Manufacturers fight tax rise

Richard Weinzierl (front) with apprentices Harrison Don, Tom Stevens and Joshua Parkinson 391403_04

By Emma Xerri

The South East Melbourne Manufacturers Alliance (SEMMA) is campaigning against significant land tax increases being felt by their members state-wide.

Calling the increase an “unjustified tax grab”, SEMMA believes manufactures should be exempt from this tax increase, and are urging for transparency from the State Government regarding the substantial increases in land values and consequent land tax burdens on local manufacturers.

SEMMA CEO Honi Walker believed the burden had been placed on the state’s manufacturers to “absorb Victoria’s debt burden”.

“Manufacturers are being penalised for running profitable businesses – businesses that are the engine room of our state’s economy,” she said.

“We kept the state’s economy ticking over during Covid as manufacturing was designated an essential service.

“We continued to pay ever-increasing taxes – (land, payroll, FBT, PAYG, Capital Gains Tax, GST and Company Income Tax) plus an increase in WorkCover premiums, in some cases over 70 per cent – you name it, we paid it.

“And we did not receive any government hand-outs to keep our doors open.

“Now we are being asked to cover a debt that we did not contribute to.”

In a survey to SEMMA members, 100 per cent of respondents said they were facing extreme increases in land tax from last year.

Managing director of Berwick’s own Australian Precision Technologies Pty Ltd, Richard Weinzierl, said their land tax had more than tripled since last year.

“In the current climate it is hard enough to run a medium-sized business and keep the running costs down when you are served with an unexpected increase, particularly when we have budgeted according to the previous year,” he said.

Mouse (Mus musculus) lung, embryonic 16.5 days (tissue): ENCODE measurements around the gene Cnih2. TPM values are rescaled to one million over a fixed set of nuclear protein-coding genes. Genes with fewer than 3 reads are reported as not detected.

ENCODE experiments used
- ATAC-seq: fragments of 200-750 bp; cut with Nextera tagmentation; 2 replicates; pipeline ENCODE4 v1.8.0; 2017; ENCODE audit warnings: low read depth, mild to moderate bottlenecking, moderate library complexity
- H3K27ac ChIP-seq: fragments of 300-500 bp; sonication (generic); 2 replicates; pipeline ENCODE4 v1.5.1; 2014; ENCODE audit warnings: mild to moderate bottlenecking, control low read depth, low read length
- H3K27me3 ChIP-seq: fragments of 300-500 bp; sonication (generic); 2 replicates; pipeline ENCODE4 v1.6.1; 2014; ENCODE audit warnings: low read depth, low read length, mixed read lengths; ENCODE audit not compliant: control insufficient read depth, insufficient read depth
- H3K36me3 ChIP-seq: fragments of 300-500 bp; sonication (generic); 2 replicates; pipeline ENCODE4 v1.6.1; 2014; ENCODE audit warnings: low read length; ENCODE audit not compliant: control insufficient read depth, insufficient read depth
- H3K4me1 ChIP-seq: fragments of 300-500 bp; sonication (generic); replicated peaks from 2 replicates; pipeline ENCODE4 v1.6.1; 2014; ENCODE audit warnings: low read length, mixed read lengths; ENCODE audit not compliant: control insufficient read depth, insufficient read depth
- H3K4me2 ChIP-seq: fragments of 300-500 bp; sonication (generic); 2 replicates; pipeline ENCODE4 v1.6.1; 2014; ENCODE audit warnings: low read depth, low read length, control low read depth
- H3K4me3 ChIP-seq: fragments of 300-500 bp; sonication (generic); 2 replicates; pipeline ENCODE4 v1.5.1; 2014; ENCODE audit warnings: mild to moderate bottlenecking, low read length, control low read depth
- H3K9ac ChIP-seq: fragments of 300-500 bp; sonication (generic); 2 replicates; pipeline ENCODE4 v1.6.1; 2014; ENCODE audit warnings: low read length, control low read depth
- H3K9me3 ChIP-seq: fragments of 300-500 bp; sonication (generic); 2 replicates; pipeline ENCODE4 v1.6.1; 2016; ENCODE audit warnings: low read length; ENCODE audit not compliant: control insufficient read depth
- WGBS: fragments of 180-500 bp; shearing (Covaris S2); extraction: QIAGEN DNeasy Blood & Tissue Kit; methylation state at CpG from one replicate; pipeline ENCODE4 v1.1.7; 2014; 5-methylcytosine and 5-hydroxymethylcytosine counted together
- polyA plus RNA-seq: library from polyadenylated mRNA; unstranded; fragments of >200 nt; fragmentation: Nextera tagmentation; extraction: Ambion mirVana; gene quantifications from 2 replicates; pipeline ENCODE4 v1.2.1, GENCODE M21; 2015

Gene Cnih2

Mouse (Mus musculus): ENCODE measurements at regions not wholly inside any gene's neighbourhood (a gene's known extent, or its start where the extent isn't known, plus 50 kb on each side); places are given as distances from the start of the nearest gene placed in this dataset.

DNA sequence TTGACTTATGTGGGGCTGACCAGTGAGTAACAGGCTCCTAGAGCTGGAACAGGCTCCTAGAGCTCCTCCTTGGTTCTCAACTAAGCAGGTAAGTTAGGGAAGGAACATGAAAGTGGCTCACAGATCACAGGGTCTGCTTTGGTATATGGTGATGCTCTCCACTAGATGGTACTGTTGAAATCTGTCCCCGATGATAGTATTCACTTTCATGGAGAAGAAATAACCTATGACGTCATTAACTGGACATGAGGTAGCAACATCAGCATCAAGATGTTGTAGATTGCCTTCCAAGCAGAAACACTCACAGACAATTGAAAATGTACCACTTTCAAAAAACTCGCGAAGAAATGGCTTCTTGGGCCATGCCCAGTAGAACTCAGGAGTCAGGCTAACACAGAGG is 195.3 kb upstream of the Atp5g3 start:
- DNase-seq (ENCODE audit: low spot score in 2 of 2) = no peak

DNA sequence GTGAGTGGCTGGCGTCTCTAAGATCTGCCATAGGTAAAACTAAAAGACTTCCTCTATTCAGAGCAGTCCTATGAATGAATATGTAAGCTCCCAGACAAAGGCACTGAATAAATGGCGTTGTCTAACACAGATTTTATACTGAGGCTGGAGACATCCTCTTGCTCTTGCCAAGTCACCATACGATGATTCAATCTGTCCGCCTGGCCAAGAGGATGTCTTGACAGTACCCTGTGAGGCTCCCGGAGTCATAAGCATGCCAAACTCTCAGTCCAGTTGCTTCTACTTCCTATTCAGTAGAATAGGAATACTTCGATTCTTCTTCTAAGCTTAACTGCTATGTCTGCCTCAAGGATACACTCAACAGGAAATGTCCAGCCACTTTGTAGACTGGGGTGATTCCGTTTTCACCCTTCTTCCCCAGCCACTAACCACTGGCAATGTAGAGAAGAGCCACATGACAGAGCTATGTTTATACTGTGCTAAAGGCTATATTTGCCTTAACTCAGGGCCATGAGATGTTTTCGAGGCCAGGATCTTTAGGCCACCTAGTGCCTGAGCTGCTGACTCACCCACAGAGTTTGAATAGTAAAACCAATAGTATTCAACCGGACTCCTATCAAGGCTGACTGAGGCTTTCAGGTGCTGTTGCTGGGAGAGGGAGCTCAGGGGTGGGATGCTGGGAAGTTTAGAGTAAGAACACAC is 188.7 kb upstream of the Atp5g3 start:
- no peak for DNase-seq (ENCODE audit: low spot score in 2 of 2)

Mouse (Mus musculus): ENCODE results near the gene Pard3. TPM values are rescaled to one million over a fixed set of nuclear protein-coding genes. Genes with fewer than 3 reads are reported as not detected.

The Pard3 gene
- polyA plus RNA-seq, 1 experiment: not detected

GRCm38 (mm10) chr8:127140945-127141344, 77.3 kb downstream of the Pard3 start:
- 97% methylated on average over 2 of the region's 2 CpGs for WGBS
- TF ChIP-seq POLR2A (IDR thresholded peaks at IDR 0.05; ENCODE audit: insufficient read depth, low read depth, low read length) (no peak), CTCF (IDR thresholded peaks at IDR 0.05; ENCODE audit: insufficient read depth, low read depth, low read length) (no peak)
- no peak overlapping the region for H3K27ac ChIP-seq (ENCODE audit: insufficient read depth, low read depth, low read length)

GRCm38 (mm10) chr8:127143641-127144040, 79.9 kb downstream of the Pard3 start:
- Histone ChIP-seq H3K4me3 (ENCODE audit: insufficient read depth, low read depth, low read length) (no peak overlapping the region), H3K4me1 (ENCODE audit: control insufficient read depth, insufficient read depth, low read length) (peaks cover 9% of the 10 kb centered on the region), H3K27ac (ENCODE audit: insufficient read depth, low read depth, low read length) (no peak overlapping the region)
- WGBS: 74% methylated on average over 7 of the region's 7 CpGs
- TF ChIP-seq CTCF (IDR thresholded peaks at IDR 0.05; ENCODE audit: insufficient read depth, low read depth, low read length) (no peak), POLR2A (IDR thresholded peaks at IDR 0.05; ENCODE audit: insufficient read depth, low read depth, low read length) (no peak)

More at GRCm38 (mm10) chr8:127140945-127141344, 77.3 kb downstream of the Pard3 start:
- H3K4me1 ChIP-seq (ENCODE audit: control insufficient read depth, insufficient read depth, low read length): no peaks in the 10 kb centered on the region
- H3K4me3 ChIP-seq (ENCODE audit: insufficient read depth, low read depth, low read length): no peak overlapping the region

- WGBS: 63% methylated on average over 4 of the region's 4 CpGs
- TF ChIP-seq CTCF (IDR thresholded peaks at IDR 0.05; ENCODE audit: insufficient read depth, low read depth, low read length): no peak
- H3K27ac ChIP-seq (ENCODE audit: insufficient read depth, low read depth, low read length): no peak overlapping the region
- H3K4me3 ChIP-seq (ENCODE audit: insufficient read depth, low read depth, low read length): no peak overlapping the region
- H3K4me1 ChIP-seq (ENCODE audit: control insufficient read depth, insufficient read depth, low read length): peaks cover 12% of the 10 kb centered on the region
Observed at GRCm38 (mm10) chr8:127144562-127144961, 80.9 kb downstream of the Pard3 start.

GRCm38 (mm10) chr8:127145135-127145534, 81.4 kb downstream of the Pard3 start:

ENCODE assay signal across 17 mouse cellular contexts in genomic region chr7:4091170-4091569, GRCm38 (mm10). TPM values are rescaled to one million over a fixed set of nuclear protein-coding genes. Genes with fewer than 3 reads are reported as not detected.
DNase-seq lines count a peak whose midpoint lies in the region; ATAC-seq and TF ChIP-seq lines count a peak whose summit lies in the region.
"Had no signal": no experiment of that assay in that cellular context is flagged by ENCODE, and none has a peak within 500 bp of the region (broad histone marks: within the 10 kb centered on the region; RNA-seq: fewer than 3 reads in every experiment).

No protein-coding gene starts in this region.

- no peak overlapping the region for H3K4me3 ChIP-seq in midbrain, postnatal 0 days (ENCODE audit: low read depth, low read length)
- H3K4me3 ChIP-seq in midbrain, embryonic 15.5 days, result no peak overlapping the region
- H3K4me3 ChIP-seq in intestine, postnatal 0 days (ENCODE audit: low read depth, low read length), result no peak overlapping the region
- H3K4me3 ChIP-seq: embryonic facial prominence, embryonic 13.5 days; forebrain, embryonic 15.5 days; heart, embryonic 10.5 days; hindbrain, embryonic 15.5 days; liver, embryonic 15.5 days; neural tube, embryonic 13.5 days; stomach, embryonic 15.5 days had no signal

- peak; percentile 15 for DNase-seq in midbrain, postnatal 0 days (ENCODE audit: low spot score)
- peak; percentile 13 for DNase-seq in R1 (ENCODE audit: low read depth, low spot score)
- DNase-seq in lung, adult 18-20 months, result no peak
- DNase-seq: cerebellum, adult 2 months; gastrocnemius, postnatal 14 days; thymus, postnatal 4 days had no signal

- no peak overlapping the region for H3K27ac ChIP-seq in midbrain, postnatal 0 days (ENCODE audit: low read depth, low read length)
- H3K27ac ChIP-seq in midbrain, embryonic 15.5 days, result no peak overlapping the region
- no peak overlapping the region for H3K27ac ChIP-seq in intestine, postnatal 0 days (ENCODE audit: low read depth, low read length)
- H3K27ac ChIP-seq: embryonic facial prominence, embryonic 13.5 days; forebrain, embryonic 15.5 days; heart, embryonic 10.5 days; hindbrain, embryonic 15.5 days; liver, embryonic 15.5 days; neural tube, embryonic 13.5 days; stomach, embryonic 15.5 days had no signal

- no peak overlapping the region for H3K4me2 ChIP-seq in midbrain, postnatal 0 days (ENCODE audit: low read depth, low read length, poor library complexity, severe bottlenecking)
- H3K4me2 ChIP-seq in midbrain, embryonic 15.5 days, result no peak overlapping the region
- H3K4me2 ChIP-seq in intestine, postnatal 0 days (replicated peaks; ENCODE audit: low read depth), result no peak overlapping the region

“Our business is making an enormous effort to create local employment in the area, and we also run apprenticeships.

“If these increases persist, it will have a very big impact on business going forward. We would even have to seriously consider not continuing with apprenticeships or the like.”

Hallam manufacturer Ace Wire Works’ land valuation also doubled from $4.2 million to $8.5 million in 12 months, resulting in a land tax bill climbing from $58,575 to $177,400.

Project manager Simon Blashki said their land tax bill had soared 1000 per cent in five years, stressing that increased land value “doesn’t make our business more profitable”.

A fairer revenue-raiser would be tied to a company’s profit, Mr Blashki said.

“It’s a huge amount of money to pay. Trying to compete overseas and interstate – that’s where this gets more challenging.”

With these increases being felt across SEMMA’s entire membership base, Ms Walker highlighted that “the effects will be felt at the consumer level when we are forced to increase our prices to cover these tax hikes”.

Long-serving SEMMA member and president, and Dandenong manufacturer, Peter Anglico also spoke to the severity of the issue, saying this campaign is “probably the strongest action we’ve taken”.

South-Eastern Metropolitan MP David Limbrick of the Libertarian Party regarded the issue as a “dreadful assault on the most valuable people we have, the people who use their ingenuity to create wealth”.

He told Parliament that “thousands” of manufacturing jobs were under threat due to “yet another over-the-top government response to the pandemic”.

Opposition treasury spokesperson Brad Rowswell also said the “excessive” land tax rises were “crushing Victorian families and businesses”.

“The government has run out of money and we’re all paying the price.

“Victorians deserve immediate tax relief which would take some of the pressure off families and provide businesses with the breathing room to scale up operations and help grow our economy.”

A State Government spokesperson said it was engaging with SEMMA to discuss its concerns and how to support manufacturing in South East Melbourne.

“We’re continuing to invest in Victoria’s manufacturing industry to help local businesses innovate and expand as they are key to growing our economy and supporting local jobs.”

The spokesperson said the changes to land tax rates and thresholds were “temporary”.

“Land tax assessments also move with land values.

“Victoria’s land tax scale remains progressive and ensures that smaller property investors pay proportionally less than those with larger landholdings.”